A new study by the European Commission, Data collection and analysis of Erasmus+ projects – Publications Office of the EU (europa.eu), conducted in 2021 and dedicated to Erasmus+ projects (20214-2020), focused on promoting educational inclusion, is available online. The reference sample is made up of 120 European good practices, selected from thousands of Erasmus+ projects, for the key actions KA1 and KA2, relating to the reference sectors: school, university, vocational training, adult education, and young people.
The research also includes 15 case studies, success stories that represent learning approaches and methodologies useful for development and support for European policies for social inclusion. The selection was based on various criteria, including the reference sectors, the thematic areas (learning environments, the teaching methodologies of teachers in dealing with educational disadvantages, school governance and leadership, the active involvement of parents and families in school life, involvement of the local community) and, in particular, the potential impact of the Erasmus+ programme regarding promoting inclusion in education.
In the section of the volume dedicated to case studies (Annex B) we find an Italian project, the strategic partnership KA2 Tinkering EU: building science capital for all, (2017-2020), coordinated by the Leonardo da Vinci National Science and Technology Museum in Milan. The project develops a series of activities for schools and involves teachers and students through the “tinkering” approach, a useful and practical method to bring girls and boys closer to the study of STEM subjects.
Among the main results we find training for teachers and trainers, self-assessment tools to assess the impact. A methodology that has also proved effective in adult education as it facilitates the development of problem solving and helps to enhance logical thinking, an approach that encourages collaboration. Science capital offers a different way of looking at science education and can be a powerful tool for developing active citizenship and social inclusion.
Maria Xanthoudaki, referent of the strategic partnership comments on the European recognition: “Tinkering EU: Building Science Capital for All was a strategic project for the Leonardo da Vinci National Science and Technology Museum. Not only it has made possible to continue the path, begun in 2001, of transnational collaborations with institutions of excellence at European level thanks to EU programmes (from Socrates to Erasmus+), but also contributed to create a close link between the theme of inclusion and the Tinkering approach to encourage and enhance inclusive learning in the STEM field. Furthermore, the project has given rise to successive transnational collaborations which are still active – with the first project “Tinkering EU3: Addressing the adults” which focuses specifically on the socio-educational and personal growth of adults from disadvantaged backgrounds – aimed at spreading the Tinkering method at a European level as a tool to enrich key skills and increase the scientific capital for all the people.”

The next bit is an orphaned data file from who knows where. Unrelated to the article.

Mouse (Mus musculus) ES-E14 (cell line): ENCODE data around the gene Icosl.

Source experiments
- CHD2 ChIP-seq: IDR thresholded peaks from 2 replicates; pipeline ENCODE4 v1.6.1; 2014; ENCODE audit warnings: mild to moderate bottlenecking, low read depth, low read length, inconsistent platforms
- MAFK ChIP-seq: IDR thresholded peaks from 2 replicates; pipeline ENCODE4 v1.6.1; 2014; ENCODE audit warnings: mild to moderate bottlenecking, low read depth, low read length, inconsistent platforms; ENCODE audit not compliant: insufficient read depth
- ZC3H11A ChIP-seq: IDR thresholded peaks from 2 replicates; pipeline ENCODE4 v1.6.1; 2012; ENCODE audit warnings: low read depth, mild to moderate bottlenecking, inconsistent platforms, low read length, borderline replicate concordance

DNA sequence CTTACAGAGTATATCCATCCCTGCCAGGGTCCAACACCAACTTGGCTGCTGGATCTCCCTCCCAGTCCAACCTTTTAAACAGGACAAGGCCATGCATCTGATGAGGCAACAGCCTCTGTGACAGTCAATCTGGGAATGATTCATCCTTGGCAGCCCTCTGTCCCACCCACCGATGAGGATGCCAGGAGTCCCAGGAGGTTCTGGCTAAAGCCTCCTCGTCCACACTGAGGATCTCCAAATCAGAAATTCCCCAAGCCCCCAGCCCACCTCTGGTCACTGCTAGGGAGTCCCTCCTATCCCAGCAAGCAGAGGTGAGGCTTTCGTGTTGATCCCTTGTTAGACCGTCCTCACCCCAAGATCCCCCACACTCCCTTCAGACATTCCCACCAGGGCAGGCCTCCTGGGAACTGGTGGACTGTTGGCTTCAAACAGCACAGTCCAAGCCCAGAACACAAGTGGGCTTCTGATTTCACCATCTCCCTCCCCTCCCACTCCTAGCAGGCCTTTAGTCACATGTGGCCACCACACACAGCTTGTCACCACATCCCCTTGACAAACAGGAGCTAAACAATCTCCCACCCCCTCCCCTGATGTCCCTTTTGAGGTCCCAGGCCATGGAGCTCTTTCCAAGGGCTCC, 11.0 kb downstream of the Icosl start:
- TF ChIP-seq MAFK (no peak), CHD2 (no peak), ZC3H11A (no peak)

The projects carried out as part of Erasmus+ by the Leonardo da Vinci National Museum of Science and Technology in Milan for school and adult education were also the focus of an episode of the “Coffee with Erasmus”. Maria Xanthoudaki, contact person of the Tinkering EU strategic partnership, intervened during the Facebook live stream “Tinkering: thinking with your hands” by the Indire’s Erasmus+ Agency.
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